Guideline for the management of Caesarean Section deliveries
Recent published papers including the Cochrane review on the timing of cor clamping all show some beneficial reflect in both term and preterm infants for clamping to be delayed by at least 30 seconds. The studies include both vaginal and Caesarean deliveries. The benefits for preterm babies are greatest, reducing the risk of intra-ventricular haemorrhage, and the need for transfusion. For the very low birth weight infants there is also a reduced risk of late onset sepsis and a trend towards less necrotising enterocolitis and mortality. There was no suggestion that the delay resulted in any harm although sophisticated warming or resuscitation measures were not used. In the papers showing the greatest benefit, the cord was clamped with the baby held 20 cm below the wound incision. This will require the baby in the wrapped towel to be held to the right side of the motherís pelvis as the cord is clamped and cut.
The protocol should be applied at the discretion of the obstetrician and paediatrician but in all deliveries the interval of the cord clamping after delivery should be recorded in seconds. (The time of the first breath by the baby should also be recorded ie before or after the cord was clamped.)
Guideline for Caesarean Section deliveries
A paediatrician or paediatric nurse is scrubbed and holding a warmed sterile towel. The resuscitaire heater is on and a green sterile drape is place over the resuscitation area. The sterile towel is left on the sterile towel under the heater until the baby is ready to be delivered. The baby is delivered onto the motherís thighs and time of delivery recorded. The baby is wrapped in the warm towel and held on the right side of the motherís thigh about 20 cm below the height of the incision. 40 seconds after delivery the cord is clamped and cut and the baby taken for resuscitation if necessary.
The time of the delivery of the baby and the interval before clamping the cord must be recorded.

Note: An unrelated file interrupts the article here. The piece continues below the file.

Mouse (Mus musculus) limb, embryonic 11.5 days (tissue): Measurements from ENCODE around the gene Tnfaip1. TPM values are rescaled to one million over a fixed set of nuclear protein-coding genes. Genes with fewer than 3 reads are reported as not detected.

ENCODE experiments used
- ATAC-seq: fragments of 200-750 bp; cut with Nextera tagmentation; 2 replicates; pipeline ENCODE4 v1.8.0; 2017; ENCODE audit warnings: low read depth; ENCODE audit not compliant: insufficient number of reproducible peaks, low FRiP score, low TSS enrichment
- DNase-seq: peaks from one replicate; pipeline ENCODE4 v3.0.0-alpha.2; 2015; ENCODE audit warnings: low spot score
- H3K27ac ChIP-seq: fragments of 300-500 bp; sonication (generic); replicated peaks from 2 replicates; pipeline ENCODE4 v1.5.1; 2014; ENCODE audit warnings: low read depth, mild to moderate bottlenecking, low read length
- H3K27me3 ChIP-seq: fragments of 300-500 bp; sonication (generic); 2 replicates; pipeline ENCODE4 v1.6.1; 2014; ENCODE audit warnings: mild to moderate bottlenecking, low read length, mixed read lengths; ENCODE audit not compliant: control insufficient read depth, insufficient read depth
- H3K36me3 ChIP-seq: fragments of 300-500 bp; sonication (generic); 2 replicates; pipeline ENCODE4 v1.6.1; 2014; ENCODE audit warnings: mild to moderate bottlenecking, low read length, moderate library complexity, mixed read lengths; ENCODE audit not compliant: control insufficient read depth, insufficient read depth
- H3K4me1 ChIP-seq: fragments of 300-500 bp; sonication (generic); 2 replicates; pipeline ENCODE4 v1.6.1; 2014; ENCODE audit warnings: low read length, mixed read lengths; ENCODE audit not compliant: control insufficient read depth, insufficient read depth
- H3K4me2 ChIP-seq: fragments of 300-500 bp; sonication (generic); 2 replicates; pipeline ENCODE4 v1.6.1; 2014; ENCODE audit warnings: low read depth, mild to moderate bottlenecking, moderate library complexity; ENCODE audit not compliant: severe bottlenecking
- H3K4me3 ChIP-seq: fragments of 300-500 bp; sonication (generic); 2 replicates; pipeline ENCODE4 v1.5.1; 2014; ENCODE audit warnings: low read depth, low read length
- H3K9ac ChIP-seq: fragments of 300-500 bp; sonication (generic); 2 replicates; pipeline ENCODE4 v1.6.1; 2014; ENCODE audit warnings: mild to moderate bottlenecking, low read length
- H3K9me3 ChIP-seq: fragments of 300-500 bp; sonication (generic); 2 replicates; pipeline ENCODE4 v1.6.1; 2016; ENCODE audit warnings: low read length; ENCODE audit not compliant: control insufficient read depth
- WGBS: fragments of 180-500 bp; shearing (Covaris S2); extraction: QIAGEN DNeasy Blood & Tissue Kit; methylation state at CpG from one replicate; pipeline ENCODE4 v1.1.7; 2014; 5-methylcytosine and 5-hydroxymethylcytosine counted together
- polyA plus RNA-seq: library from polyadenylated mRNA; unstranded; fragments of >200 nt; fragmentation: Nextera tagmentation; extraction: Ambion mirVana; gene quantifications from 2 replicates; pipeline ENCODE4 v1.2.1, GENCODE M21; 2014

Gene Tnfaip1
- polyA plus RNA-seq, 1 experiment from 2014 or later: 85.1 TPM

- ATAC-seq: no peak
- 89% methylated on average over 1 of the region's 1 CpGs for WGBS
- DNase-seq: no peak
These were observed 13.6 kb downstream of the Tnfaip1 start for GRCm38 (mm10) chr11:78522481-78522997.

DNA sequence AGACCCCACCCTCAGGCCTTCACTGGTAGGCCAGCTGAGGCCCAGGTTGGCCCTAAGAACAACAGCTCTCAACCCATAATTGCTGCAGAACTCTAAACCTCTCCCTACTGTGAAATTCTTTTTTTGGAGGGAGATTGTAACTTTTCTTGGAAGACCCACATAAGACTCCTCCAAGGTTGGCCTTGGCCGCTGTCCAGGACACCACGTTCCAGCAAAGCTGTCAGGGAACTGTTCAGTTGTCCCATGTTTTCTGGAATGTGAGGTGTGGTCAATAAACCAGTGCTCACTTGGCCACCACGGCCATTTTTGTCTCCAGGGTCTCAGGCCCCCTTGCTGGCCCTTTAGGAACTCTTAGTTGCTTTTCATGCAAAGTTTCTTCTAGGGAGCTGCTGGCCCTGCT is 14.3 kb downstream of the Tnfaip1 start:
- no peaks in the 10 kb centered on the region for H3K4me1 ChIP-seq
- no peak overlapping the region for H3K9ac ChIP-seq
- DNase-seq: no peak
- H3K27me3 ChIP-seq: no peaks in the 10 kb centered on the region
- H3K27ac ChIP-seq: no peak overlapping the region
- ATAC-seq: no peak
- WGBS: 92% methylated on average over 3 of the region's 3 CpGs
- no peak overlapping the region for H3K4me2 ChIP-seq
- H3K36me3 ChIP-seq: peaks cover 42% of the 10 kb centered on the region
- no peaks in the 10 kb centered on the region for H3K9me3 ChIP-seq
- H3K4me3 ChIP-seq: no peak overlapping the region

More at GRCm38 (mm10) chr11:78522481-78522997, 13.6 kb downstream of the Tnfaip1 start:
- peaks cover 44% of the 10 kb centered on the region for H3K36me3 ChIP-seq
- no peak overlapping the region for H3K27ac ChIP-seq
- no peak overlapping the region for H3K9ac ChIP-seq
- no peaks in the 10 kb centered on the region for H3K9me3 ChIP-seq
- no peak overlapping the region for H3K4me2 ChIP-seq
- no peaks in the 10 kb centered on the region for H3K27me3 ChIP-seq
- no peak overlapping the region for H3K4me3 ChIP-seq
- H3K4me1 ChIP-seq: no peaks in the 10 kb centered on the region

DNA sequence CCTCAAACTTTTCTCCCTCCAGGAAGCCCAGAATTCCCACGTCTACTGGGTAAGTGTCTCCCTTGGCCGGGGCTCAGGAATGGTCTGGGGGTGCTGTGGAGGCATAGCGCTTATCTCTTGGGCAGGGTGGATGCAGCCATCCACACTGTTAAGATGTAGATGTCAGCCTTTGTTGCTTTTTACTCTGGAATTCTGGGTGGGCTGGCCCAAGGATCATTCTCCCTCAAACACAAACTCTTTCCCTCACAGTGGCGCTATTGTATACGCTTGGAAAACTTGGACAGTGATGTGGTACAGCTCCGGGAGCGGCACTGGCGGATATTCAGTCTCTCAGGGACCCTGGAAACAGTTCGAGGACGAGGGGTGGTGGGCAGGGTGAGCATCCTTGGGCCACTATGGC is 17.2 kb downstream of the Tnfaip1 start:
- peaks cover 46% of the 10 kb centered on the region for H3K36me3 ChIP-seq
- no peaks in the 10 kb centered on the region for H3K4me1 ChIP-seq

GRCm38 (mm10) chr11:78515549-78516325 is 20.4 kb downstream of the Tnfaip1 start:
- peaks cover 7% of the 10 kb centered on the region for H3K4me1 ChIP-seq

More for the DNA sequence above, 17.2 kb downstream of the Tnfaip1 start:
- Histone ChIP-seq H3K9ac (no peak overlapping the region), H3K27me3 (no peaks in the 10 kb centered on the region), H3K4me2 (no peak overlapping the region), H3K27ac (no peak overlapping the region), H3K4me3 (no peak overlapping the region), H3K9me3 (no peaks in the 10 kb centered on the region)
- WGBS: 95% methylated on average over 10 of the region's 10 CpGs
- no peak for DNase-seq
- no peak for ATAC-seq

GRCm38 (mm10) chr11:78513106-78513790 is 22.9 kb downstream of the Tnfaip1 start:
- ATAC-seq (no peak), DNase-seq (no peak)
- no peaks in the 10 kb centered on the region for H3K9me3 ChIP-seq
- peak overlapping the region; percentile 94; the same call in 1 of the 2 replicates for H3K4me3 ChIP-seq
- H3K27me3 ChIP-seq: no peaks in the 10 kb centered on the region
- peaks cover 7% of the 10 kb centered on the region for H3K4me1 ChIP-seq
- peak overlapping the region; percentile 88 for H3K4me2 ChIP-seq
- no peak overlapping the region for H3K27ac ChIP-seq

This guideline does not apply to Crash Caesarean sections for acute fetal distress, Ceasarean sections for abruption placenta and placenta praevia or vasa praevia.
Guideline for the management of spontaneous vaginal deliveries
A normal vaginal deliveries the cord should not be clamped until 40 seconds after delivery. The mother should be encouraged to sit forwards and hold her baby lying on the delivery couch. The time of the cord clamp is recorded. As soon as the cord is clamped and cut the baby should be brought up to the motherís chest for skin to skin contact and breast suckling if wished.
Guideline for the management of instrumental vaginal deliveries
A midwife or paediatrician should be ready with a warmed towel to receive the baby. The time of delivery is recorded. The baby should be wrapped in the towel and held 20 cm below the vulva until the cord is clamped 40 seconds after delivery. The time of the cord clamp is recorded. According to the condition of the baby, it can then be transferred to the resuscitaire or given to mother for skin to skin contact if desired.
Rabe H, Reynolds G, Diaz-Rossello J. Early versus delayed umbilical cord clamping in preterm infants (Cochrane review). Cochrane Library. Issue 4. Chichester: John Wiley, 2004.
Mercer JS, Vohr BR, McGrath MM, Padbury JF, Wallach M, Oh W. Dellayed cord clamping in very preterm infants reduces the incidence of intraventricular haemorrhage and late-onset sepsis: A randomised, controlled trial. Pediatrics 2006; 117;1235-1242
Ceriani Cernadas JM, Carroli G, Pellergrini L, Otano L, Ferreira M, Ricci C, Casac O, Giordano D, Lardizabal J. The effect of timing of cord clamping on neonatal venous hematocrit values and clinical outcomes at term: A randomised, controlled trial. Pediatrics 2006;117;779-786
Rheenen PV, Brabin BJ. Late umbilical cord-clamping as an intervention for reducing iron deficiency anaemia in term infants in developing and industrialised countries; a systematic review. Annals of Tropical Paediatrics (2004);24:3-16
Kinmond S, Aitchison TC, Holland BM, Jones JG, Turner TL, Wardrop CAJ. Umbilical cord clamping and preterm infants; a randomised trial. BMJ (1993):306;172-175
Chaparro CM, Neufeld LM, Alavez GT, Cedillo RE, Dewey KG. Effect of timing of umbilical cord clamping on iron status in Mexican infants; a randomised trial. The Lancet ((2206) 367;1997-2004
Under development by DJR Hutchon and B Ononeze. Comments to DJRHutchon@Postmaster.co.uk
August 2006 For review August 2008